One of our biggest takeaways from this pandemic is that outdoor space needs to be adaptable. Providing outdoor space programmed for single-use functions may not be a luxury that we can afford moving forward. Remember our first example in ‘The World That Was’? The narrow sidewalk only provided the minimum space needed for the single-file walking. In ‘The World That Could Be,’ the sidewalk becomes so much more. The sidewalk becomes a restaurant, bookstore, produce stand, and even a barbershop just by providing a few more feet in width. This flexibility of uses should not be an afterthought, but a standard of future design.
People craved outdoor public spaces to socialize. Where they didn’t exist in the pre-pandemic design, they were created by recapturing space from parking lots. The public realm should be designed for the users’ experience and not organized around the vehicle used for mobility. Communities should be prioritized for people, not cars. With our current understanding of the future of mobility, parking counts should be evaluated against the benefit of providing quality public open space.
Although there is no exact formula, there are a few elements that we think should be considered when designing quality outdoor public space:
Connection to Nature: We believe that the public space should connect people with nature, even in an urban setting. The soothing sound of water and dappled shade of the urban forest canopy provide refuge from the stresses of life, even with the bustling city just a few feet away.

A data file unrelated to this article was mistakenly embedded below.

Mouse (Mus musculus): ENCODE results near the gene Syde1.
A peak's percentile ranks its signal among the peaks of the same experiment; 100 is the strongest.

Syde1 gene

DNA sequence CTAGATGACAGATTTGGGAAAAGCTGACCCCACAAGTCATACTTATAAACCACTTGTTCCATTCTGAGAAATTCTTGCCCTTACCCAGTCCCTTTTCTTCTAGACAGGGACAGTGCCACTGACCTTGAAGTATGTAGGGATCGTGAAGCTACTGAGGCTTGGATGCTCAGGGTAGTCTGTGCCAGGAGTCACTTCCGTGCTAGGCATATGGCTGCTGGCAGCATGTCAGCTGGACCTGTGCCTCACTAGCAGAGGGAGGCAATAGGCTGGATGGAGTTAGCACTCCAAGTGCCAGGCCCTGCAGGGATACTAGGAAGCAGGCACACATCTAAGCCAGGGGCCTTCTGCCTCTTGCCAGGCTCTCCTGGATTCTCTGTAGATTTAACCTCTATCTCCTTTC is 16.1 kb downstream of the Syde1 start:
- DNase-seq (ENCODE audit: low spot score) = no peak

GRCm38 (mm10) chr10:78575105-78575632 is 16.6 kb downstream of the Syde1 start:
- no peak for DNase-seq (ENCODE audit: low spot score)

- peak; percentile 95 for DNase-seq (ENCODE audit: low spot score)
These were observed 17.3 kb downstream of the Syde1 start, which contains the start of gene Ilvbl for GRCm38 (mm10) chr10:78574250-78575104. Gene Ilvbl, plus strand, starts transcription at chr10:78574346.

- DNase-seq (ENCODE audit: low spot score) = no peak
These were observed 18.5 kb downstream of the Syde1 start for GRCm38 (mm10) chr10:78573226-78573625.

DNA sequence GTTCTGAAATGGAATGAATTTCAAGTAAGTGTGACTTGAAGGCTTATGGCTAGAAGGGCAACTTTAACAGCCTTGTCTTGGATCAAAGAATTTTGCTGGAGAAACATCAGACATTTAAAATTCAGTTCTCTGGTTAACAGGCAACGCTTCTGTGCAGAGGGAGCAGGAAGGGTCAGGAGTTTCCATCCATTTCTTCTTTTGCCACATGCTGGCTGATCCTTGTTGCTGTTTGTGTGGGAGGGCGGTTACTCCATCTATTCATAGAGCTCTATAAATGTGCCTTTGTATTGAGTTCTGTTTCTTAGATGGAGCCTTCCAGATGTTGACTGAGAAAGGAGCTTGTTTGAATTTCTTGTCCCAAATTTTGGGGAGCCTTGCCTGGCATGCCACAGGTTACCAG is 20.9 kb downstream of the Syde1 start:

Flexibility: in the design of outdoor gathering spaces, one element should serve multiple purposes. A delivery lane becomes a food truck station, a planter edge becomes seating, moving the café tables from a slightly raised area creates a stage. We need more ‘Swiss Army Knife’ spaces.
Variety of Seating Options: Properly proportioned planter edges and stairs make great seating areas that encouraging socialization within these spaces. Movable chairs allow the users to take ownership of the space, whereas fixed benches preclude it.
Inspire Delight: These public areas are ideal locations for public art, live music, and one of the most universal human activities, people watching. Public space should be attractive, memorable, and make you feel something. Even if that something is passive, like a sense of calm or a feeling like you belong.
In an intensive study of what makes public gathering spaces successful, the sociologist William Whyte observed:
“…an elemental point about good urban spaces: supply creates demand. A good new space builds a new constituency. It stimulates people into new habits — al fresco lunches — and provides new paths to and from work, new places to pause. It does all this very quickly.”
William Whyte -The Social Life of Small Urban Spaces.
Our philosophy at Williams + Paddon is that design should introduce strong gestures that organize space but provides flexibility in how that space is used. As we continue to glean lessons from the ever-changing world around us, we continue to seek inspiration for our future design solutions.
Bold thinking and avant-garde solutions are no longer relegated to “what if” thought experiments; we’re living in an age of experimentation now. We are ready for the challenge—let’s see what we can dream up together!